If there was one skill you wished you had learned earlier, what would it be?

Computer programming and web sites, as well as social media. They are all the rage now but in 1979, nearly a decade before the advent of personal computers, I typed my doctoral thesis for Johns Hopkins on an IBM Selectric typewriter (the one with the “flying ball”).

Thank you again to Dr. Thomason!

Steve Barrett, State Archivist

I interviewed Steve Barrett, an archivist at Idaho State Archives. Since I am currently interning at the special collections in Albertson’s Library, I thought it would be interesting to look deeper into a career in archiving. He was extremely helpful and I learned so much while talking with him.


What path did you take to get to your current position? 

Steven Barrett has his PhD in American literature and obtained the position of archivist through unexpected channels. After following his wife to Boise when she got a job as a professor of literature at Boise State, Barrett started out volunteering at any location in which he might want a job. After starting out as a volunteer with the Boise library he eventually climbed the ladder there while still volunteering at Idaho State Archive in their research center. Climbing the ladder in the Historical Society in Boise, he worked as management assistant for the entire historical society for three years and then back into the Archive where he has been for the last few years. Barrett explained, “You don’t necessarily have to be a history major to work for a state archives. And in my case you can’t understand American Literature if you don’t understand American History.”  Most people in the research center have library degrees or backgrounds and the workers in the archive usually come from history backgrounds.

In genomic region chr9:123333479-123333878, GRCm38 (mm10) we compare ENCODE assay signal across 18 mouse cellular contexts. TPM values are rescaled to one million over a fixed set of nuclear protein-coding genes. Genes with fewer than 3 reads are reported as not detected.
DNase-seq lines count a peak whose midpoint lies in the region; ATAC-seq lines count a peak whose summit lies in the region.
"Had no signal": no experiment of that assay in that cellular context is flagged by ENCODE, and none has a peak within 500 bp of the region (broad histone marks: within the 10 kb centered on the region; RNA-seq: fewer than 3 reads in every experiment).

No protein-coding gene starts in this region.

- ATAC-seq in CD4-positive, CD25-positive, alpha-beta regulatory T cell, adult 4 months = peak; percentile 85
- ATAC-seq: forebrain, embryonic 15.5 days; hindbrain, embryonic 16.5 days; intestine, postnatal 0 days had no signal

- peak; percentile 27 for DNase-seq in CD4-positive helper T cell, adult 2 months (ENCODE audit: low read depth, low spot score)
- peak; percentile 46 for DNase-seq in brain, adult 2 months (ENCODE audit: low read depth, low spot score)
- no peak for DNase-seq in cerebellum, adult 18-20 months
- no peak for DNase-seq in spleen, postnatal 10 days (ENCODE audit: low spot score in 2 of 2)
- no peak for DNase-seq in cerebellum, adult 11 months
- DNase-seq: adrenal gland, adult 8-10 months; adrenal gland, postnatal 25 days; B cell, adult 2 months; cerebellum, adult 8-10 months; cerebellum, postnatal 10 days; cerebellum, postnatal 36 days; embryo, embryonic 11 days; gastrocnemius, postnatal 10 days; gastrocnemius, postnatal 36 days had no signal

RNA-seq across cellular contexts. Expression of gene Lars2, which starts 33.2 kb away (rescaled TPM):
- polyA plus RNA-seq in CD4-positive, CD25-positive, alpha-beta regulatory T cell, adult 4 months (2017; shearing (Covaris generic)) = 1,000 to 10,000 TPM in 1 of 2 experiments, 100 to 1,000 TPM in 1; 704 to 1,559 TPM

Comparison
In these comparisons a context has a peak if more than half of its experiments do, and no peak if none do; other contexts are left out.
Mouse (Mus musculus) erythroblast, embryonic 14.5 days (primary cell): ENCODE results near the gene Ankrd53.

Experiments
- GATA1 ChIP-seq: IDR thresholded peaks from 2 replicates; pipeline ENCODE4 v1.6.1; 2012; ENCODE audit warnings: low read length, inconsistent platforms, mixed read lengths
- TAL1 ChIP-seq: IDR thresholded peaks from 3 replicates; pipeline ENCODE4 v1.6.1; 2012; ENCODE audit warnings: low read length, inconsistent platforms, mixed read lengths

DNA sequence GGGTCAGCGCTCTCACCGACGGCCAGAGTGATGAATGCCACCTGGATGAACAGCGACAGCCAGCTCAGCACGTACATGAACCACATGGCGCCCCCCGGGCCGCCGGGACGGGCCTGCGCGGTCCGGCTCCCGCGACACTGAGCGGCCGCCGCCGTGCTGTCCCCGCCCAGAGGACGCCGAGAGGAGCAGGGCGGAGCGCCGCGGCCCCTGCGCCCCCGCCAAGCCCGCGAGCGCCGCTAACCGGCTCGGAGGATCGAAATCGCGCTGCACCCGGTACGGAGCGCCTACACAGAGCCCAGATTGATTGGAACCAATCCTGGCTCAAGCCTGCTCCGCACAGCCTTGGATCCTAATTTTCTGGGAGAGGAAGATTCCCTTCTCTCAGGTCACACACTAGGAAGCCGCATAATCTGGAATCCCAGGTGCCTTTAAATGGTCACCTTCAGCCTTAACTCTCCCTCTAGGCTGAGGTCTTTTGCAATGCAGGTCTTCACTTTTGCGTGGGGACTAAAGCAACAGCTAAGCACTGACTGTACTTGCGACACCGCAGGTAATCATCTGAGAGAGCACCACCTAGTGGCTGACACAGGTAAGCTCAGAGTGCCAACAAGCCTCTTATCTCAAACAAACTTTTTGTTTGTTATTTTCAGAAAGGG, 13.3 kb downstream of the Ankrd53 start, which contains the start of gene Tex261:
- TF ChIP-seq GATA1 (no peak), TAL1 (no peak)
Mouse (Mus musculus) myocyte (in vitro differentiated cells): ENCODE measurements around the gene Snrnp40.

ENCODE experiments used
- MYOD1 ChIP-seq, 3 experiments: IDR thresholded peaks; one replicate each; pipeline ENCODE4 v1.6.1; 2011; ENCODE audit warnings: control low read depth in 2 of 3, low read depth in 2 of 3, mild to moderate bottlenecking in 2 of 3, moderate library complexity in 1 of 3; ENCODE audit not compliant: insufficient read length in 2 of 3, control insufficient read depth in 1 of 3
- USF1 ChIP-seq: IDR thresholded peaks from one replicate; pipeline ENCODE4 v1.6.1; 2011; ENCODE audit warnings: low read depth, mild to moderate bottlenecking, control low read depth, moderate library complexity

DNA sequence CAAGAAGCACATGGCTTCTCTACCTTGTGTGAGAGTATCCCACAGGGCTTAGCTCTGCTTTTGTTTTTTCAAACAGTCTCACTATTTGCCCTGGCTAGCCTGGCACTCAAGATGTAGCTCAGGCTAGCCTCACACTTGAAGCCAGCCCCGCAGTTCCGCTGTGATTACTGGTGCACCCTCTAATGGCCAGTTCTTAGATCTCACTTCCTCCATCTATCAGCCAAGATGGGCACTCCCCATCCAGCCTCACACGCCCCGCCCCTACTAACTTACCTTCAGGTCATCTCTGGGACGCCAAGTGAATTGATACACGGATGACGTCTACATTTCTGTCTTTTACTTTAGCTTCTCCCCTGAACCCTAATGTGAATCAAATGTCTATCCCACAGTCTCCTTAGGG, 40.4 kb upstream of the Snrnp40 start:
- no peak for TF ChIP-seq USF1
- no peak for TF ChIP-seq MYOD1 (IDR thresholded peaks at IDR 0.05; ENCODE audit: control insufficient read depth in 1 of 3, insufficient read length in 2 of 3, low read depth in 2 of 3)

Do you have a favorite project that you’ve worked on over the years? Is there anything that stands out?

Barrett explained that every project he is currently working on tends to be his favorite. One special project, however, is the Abraham Lincoln collection belonging to David Lee Roy who used to be Lieutenant governor under Cecil Anders.  Roy has been collecting Lincoln artifacts for decades and Barrett commented that his house is essentially a museum. Roy has donated a section of his collection to the State Archive who plan to create a five room exhibit out of it. Barrett plans to work with a volunteer who has an MA from King’s College in London to build Lincoln’s cabinet room as well as four other rooms featuring documents and artifacts from different eras in Lincoln’s life.


What kind of issues or problems do you see occurring in the archive or historical world?

            Barrett surprised me with his first ‘issue,’ he explained that one problem the archive world is by 2017 Idaho wants to go completely digital. Federal and state documents will never occur outside a digital form. As Barrett explained, “That’s great as long as the power is on.” It would then be up to the archive to store the digital document in perpetuity. Like we discussed in Digital History, the constant migration of the documents causes degradation and there’s also the progression of technology that may cause issues for preservation. How do archives store the massive amount of material then? Hard drive on shelf? A server? “Paper is still the most enduring record. Will we have records created today 100 years from now when they’re created digitally? No body knows. I call it the second Dark Ages.”


You mentioned Business Model, which is something that we have discussed in our class. Do you see anything positive in moving towards a business model?